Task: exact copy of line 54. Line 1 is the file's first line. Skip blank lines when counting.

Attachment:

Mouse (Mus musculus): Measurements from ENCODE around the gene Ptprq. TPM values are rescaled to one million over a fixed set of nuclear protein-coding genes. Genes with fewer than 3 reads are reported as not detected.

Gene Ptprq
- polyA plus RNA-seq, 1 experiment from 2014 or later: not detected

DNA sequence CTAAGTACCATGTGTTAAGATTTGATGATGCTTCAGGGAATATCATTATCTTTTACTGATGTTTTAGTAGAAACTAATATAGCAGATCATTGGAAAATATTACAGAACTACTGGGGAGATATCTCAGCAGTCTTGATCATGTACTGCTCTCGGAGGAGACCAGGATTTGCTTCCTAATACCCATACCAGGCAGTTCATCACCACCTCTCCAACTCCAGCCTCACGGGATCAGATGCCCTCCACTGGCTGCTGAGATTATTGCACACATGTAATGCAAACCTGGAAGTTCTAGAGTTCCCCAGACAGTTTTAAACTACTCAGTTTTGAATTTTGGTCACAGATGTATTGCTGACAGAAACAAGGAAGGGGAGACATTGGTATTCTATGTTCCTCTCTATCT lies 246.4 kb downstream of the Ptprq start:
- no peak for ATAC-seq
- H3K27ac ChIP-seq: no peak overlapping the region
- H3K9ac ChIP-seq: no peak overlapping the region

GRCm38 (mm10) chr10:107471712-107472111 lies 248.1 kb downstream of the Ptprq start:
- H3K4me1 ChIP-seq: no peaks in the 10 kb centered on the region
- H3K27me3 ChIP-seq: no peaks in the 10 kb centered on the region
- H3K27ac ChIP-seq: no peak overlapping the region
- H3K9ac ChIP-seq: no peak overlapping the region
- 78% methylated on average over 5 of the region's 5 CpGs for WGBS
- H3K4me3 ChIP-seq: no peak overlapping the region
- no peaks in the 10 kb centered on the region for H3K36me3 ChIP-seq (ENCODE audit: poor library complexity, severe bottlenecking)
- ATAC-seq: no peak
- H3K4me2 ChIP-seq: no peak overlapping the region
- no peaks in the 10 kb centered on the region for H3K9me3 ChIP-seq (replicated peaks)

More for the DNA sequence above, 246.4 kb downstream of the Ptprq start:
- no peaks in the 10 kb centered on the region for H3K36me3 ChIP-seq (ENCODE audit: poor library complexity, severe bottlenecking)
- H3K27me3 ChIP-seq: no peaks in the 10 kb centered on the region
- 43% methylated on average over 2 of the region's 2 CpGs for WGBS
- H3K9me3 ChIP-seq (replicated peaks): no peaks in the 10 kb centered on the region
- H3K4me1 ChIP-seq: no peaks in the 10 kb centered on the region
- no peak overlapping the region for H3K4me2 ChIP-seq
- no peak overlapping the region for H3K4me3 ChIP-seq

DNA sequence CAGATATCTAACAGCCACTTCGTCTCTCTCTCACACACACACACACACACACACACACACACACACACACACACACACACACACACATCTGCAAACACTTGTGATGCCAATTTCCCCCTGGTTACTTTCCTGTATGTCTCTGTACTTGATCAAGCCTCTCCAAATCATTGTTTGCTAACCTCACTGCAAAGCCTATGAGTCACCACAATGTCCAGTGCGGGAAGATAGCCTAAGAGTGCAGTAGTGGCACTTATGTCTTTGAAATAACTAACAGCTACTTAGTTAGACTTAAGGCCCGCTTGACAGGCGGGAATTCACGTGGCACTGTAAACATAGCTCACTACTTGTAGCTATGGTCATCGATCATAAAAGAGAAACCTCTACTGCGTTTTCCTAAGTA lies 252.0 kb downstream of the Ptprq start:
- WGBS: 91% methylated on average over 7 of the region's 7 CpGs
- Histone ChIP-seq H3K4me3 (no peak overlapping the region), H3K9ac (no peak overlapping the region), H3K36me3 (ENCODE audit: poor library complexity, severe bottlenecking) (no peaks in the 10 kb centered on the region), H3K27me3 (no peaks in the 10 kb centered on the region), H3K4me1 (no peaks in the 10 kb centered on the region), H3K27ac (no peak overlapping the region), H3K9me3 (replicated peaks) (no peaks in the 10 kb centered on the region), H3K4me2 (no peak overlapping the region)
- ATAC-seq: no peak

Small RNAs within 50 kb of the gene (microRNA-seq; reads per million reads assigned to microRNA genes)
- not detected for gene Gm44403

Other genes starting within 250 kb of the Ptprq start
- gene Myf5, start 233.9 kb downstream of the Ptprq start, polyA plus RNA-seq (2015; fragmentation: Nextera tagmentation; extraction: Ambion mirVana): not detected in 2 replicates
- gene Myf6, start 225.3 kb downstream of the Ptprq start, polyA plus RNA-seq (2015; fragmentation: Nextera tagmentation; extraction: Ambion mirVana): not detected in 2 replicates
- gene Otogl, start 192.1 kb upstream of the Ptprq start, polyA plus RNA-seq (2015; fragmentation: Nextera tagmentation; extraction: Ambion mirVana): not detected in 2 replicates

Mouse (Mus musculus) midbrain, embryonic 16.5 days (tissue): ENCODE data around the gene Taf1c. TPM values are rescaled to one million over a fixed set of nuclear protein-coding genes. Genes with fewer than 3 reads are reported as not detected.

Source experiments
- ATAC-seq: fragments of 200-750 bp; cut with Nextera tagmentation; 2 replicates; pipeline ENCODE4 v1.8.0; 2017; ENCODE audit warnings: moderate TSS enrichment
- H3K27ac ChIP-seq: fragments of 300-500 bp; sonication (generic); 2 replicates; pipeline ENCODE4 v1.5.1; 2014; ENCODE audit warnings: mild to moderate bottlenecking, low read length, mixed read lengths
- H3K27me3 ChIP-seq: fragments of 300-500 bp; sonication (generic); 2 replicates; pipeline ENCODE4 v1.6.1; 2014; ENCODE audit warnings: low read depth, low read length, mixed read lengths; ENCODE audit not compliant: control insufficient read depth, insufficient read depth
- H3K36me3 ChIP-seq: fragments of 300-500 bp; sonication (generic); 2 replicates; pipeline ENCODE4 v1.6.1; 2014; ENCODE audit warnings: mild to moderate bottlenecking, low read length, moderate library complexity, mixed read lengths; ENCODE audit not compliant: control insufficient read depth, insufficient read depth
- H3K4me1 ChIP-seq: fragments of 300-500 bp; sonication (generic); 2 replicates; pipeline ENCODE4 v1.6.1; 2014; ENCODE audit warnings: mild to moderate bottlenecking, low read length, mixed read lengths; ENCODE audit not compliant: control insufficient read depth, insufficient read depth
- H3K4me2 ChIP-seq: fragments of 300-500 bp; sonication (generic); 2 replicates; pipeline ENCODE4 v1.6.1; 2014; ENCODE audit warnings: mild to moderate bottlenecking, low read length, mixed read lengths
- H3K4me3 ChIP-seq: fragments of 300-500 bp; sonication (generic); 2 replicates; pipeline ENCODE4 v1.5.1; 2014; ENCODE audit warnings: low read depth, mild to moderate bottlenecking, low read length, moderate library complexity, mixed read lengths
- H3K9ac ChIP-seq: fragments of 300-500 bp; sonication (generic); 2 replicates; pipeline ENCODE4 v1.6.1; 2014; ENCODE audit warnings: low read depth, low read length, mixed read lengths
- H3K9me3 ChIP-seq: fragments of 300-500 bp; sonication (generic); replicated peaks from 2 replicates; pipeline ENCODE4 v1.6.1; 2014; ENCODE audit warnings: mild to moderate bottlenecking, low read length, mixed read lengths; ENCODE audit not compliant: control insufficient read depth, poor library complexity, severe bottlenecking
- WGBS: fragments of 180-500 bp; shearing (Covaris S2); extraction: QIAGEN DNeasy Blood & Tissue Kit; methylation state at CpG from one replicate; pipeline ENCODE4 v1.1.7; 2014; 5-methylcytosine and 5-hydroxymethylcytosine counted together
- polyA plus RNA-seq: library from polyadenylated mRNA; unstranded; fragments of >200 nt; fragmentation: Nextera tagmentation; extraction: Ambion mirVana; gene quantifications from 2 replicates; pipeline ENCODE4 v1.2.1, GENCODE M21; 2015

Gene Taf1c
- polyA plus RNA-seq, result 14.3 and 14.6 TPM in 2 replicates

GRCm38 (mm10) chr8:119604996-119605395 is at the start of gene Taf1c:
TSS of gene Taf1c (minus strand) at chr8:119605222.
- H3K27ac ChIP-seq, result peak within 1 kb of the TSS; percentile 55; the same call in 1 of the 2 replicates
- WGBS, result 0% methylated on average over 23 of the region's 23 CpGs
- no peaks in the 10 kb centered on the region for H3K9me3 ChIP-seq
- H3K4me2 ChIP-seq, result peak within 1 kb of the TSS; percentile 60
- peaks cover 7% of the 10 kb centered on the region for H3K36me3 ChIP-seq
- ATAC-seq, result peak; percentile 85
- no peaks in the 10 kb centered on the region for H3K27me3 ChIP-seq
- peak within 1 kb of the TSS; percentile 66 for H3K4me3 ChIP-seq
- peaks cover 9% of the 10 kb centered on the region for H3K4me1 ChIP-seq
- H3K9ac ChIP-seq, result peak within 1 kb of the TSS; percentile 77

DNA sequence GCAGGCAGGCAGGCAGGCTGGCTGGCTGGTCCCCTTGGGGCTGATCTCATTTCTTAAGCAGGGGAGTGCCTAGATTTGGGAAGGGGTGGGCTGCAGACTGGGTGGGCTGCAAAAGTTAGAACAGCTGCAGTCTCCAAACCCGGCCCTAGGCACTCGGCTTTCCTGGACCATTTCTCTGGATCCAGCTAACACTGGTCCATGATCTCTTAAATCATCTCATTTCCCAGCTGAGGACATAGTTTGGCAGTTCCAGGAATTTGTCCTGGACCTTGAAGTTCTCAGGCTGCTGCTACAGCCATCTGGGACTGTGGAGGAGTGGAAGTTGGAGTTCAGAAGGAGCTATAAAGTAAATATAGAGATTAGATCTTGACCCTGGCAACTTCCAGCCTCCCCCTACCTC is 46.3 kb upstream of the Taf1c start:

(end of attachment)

- H3K27ac ChIP-seq, result peak within 1 kb of the TSS; percentile 55; the same call in 1 of the 2 replicates